Opposite the MRI is the Antimatter Reactant Infuser (ARI). Due to the nature of antimatter and how it reacts with matter, the ARI assembly has a design differing greatly from the MRI. All portions of the ARI must be contained within magnetic fields to prevent the antimatter from making contact with the ARI. The ARI is simpler in design in many ways, but is complicated by the precautions needed for handling antimatter. The MRI and ARI structural housing and IDBs are quite similar with additional magnetic shielding for the ARI. There are three antimatter gas flow regulators that divide the incoming antideuterium into small packets that go into the lower compression segments. Each flow separator goes to an infuser nozzle, each opening based on computer controls. The nozzle operation sequences can be quite varying in nature based on operating conditions at any one time.
Dynamic Compression Segments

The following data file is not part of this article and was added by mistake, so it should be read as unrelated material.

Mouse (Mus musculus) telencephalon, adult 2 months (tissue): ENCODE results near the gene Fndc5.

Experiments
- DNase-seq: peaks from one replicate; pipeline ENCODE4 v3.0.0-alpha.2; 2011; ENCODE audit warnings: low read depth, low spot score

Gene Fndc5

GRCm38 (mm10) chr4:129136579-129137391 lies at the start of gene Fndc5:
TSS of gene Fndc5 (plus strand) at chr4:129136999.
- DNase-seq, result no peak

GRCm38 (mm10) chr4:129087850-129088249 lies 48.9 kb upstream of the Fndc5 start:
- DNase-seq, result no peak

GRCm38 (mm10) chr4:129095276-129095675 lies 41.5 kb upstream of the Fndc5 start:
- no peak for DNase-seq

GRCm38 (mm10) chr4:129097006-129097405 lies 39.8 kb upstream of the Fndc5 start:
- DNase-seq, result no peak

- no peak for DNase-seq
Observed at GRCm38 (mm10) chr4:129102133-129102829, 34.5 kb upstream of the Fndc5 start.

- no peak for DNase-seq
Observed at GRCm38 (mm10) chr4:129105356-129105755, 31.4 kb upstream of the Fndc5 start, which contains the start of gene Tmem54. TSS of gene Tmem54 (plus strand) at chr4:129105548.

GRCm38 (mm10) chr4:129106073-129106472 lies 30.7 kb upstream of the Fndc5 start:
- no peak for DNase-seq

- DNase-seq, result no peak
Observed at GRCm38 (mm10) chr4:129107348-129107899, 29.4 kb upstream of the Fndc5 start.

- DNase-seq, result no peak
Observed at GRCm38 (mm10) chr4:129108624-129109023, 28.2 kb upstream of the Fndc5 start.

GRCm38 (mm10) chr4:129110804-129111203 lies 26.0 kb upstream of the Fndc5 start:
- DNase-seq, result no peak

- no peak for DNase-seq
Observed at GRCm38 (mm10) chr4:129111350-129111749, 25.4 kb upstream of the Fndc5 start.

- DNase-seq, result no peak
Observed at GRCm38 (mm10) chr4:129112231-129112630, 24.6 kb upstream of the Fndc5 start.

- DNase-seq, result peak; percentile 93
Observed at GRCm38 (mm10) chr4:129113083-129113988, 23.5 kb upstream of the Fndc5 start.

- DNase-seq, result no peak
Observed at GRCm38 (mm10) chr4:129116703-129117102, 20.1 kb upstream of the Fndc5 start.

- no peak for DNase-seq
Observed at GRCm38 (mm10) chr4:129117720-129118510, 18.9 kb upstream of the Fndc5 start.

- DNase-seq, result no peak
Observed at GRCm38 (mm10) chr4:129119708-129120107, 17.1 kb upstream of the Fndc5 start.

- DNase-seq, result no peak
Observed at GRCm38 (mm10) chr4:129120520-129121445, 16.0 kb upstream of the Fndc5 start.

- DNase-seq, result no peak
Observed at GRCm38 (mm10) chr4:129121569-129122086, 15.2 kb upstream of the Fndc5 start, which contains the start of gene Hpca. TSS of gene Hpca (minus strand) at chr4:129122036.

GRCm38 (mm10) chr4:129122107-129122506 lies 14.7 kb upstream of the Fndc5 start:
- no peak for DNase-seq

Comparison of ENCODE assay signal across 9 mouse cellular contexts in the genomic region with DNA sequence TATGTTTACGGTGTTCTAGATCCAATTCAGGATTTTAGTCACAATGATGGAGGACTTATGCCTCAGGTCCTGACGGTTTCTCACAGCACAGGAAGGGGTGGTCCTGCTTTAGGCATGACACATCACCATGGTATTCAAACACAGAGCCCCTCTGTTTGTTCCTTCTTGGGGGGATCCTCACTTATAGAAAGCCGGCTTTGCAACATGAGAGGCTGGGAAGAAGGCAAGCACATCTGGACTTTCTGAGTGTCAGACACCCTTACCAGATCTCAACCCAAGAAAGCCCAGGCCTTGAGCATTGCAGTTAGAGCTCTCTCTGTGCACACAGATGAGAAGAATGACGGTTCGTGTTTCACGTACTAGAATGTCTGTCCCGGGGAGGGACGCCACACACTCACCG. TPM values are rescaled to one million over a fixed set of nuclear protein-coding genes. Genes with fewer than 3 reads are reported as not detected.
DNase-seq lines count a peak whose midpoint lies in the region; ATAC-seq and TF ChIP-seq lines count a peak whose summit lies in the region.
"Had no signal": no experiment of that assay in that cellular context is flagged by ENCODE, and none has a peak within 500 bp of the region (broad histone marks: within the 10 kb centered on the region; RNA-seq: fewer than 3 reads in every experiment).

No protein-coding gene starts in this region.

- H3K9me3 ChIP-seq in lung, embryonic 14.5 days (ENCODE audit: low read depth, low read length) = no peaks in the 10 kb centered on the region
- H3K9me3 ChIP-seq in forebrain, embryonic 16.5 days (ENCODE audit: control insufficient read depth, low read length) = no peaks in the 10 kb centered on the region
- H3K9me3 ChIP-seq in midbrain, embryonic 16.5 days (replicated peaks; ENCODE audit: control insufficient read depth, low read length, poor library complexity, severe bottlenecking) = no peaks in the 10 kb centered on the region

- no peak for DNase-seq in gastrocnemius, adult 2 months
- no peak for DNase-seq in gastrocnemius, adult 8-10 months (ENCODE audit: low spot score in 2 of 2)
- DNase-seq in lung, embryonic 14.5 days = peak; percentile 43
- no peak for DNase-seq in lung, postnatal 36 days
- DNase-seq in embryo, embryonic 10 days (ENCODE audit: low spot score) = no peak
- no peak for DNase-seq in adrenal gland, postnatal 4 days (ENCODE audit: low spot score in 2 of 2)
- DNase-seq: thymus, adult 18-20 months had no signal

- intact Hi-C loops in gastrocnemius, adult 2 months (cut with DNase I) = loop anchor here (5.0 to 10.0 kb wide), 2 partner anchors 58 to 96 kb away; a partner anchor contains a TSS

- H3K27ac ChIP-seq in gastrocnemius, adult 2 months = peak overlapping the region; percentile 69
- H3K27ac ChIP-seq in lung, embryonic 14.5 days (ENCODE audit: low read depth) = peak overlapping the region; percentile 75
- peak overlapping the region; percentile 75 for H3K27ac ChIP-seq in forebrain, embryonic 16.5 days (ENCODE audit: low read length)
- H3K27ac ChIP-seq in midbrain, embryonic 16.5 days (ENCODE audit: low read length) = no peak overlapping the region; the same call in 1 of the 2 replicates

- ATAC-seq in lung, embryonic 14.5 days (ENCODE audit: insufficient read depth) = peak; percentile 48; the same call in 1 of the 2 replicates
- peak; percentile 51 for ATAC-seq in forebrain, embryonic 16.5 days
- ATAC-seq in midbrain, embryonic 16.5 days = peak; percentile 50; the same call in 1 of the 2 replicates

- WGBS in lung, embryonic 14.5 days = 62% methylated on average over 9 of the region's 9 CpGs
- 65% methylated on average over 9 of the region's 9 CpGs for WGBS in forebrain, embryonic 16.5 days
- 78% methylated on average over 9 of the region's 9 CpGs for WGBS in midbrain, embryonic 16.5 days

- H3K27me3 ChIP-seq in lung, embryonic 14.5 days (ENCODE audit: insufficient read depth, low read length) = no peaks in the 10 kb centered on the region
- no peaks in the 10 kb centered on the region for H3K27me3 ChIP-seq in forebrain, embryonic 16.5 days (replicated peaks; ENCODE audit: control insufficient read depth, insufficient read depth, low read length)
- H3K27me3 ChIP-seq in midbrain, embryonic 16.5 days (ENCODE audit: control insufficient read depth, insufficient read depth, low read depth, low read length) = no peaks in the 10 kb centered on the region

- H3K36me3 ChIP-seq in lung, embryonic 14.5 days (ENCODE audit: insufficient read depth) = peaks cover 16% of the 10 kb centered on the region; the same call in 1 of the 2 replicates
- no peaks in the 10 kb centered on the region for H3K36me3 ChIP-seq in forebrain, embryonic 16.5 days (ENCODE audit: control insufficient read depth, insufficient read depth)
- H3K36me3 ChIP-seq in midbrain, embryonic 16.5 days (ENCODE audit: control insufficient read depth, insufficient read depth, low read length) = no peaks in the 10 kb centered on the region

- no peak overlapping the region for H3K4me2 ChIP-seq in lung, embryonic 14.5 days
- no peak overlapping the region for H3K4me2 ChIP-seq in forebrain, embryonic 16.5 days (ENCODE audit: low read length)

The upper and lower dynamic compression segments (DCS) comprise the central mass of the warp core. These support the Matter/Antimatter Counteraction Module (M/ACM). This provides a pressure vessel to maintain an operating environment and align the incoming matter and antimatter streams. The upper DSC is nine cams in length while the lower unit is six cams; both are 1.24 cams in diameter. A normal compression segment has eight sets of tension frame members, a toroidal pressure vessel wall, twelve sets of dynamic compression conductors and related feed & control hardware. Compression conductors are high-density forced matrix cobalt-lathanide-boronite, having thirty-six active elements configured to provide maximum strength within the pressure vessel, permitting little or no field spillage into manned areas of Engineering. The vessel toroids are alternating layers of vapor-deposited carbonitic ferracite and transparent aluminum borosillicate. Vertical tension members are machined tritanium and cortentite reinforcing struts, phase transition-bonded in place during vessel construction. All engine frame members have conduits for reinforcement field energy for use in Patrol Mode. The outer layer is the only indicator of engine performance due to harmless photons being emitted through the multiple layers having a red glow. This is monitored by the Engineering department.